The Galapagos Marine Reserve is home to nearly 3,000 marine species, including such common fish as pompano, better known as jacks.

Photograph by Julian Osinski, MyShot
  • The bright blue of the Pacific, near the Galapagos Islands, above, fades to darkness as the ocean deepens. Light intensity fades for two reasons: absorption and scattering.

    Many substances absorb light in the ocean. Water itself absorbs light, mostly red light—which is why "clear" water appears blue. (The red light is absorbed, while the blue light is not. It is reflected.) Microscopic particles in the ocean, invisible to the human eye, also absorb light. Some of this microscopic material is organic, such as algae. Other microscopic materials are compounds released by chemical reactions in the ocean, such as the decay of plants.

    Light scatters as it hits microscopic particles and changes direction. Many of these particles are the same ones (algae and chemicals) that absorb light. Light is also scattered by sediment and other larger particles.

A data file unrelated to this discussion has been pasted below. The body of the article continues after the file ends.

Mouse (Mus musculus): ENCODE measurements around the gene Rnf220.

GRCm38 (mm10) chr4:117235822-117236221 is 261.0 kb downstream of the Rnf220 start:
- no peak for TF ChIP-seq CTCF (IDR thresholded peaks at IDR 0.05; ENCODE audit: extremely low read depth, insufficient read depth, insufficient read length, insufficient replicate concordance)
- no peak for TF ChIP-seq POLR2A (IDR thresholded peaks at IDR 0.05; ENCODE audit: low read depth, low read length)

Absorption and scattering darken the ocean to pitch-black at about 1,000 meters (3,280 feet) below the surface.

  • Term Part of Speech Definition Encyclopedic Entry
    absorb Verb

    to soak up.

    algae Plural Noun

    (singular: alga) diverse group of aquatic organisms, the largest of which are seaweeds.

    chemical reaction Noun

    process that involves a change in atoms, ions, or molecules of the substances (reagents) involved.

    decay Verb

    to rot or decompose.

    electromagnetic spectrum Noun

    continous band of all kinds of radiation (heat and light).

    microscopic Adjective

    very small.

    ocean Noun

    large body of salt water that covers most of the Earth.

    Encyclopedic Entry: ocean
    organic Adjective

    composed of living or once-living material.

    reflect Verb

    to rebound or return light from a surface.

    sediment Noun

    solid material transported and deposited by water, ice, and wind.

    Encyclopedic Entry: sediment